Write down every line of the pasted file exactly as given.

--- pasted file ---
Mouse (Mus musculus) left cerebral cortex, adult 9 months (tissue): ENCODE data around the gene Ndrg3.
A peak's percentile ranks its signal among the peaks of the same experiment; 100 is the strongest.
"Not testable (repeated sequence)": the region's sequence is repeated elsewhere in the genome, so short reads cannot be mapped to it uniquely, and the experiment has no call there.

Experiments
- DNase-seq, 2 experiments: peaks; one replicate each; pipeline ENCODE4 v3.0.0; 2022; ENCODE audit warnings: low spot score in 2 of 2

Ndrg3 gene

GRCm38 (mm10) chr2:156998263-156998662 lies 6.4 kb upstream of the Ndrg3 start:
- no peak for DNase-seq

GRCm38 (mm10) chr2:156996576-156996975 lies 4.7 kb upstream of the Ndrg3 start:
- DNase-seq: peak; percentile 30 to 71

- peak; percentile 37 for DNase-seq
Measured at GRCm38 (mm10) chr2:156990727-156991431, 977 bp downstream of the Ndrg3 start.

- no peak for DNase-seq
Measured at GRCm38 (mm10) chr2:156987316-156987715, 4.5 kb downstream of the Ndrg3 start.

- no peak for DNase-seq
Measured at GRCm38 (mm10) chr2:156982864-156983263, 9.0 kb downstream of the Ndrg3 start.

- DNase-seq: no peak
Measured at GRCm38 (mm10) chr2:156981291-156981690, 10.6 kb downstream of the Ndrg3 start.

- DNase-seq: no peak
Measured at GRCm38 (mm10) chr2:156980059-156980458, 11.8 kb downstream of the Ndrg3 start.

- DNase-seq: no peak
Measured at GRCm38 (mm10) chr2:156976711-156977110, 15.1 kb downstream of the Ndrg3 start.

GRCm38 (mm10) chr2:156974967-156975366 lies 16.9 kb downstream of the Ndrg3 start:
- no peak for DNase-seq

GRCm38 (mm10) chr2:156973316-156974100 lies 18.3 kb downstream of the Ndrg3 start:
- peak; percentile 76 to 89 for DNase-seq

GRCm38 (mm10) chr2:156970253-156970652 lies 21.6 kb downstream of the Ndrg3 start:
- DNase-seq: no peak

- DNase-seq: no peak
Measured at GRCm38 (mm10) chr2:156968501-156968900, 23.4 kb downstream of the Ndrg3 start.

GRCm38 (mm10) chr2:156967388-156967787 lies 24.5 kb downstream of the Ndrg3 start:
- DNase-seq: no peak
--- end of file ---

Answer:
Mouse (Mus musculus) left cerebral cortex, adult 9 months (tissue): ENCODE data around the gene Ndrg3.
A peak's percentile ranks its signal among the peaks of the same experiment; 100 is the strongest.
"Not testable (repeated sequence)": the region's sequence is repeated elsewhere in the genome, so short reads cannot be mapped to it uniquely, and the experiment has no call there.

Experiments
- DNase-seq, 2 experiments: peaks; one replicate each; pipeline ENCODE4 v3.0.0; 2022; ENCODE audit warnings: low spot score in 2 of 2

Ndrg3 gene

GRCm38 (mm10) chr2:156998263-156998662 lies 6.4 kb upstream of the Ndrg3 start:
- no peak for DNase-seq

GRCm38 (mm10) chr2:156996576-156996975 lies 4.7 kb upstream of the Ndrg3 start:
- DNase-seq: peak; percentile 30 to 71

- peak; percentile 37 for DNase-seq
Measured at GRCm38 (mm10) chr2:156990727-156991431, 977 bp downstream of the Ndrg3 start.

- no peak for DNase-seq
Measured at GRCm38 (mm10) chr2:156987316-156987715, 4.5 kb downstream of the Ndrg3 start.

- no peak for DNase-seq
Measured at GRCm38 (mm10) chr2:156982864-156983263, 9.0 kb downstream of the Ndrg3 start.

- DNase-seq: no peak
Measured at GRCm38 (mm10) chr2:156981291-156981690, 10.6 kb downstream of the Ndrg3 start.

- DNase-seq: no peak
Measured at GRCm38 (mm10) chr2:156980059-156980458, 11.8 kb downstream of the Ndrg3 start.

- DNase-seq: no peak
Measured at GRCm38 (mm10) chr2:156976711-156977110, 15.1 kb downstream of the Ndrg3 start.

GRCm38 (mm10) chr2:156974967-156975366 lies 16.9 kb downstream of the Ndrg3 start:
- no peak for DNase-seq

GRCm38 (mm10) chr2:156973316-156974100 lies 18.3 kb downstream of the Ndrg3 start:
- peak; percentile 76 to 89 for DNase-seq

GRCm38 (mm10) chr2:156970253-156970652 lies 21.6 kb downstream of the Ndrg3 start:
- DNase-seq: no peak

- DNase-seq: no peak
Measured at GRCm38 (mm10) chr2:156968501-156968900, 23.4 kb downstream of the Ndrg3 start.

GRCm38 (mm10) chr2:156967388-156967787 lies 24.5 kb downstream of the Ndrg3 start:
- DNase-seq: no peak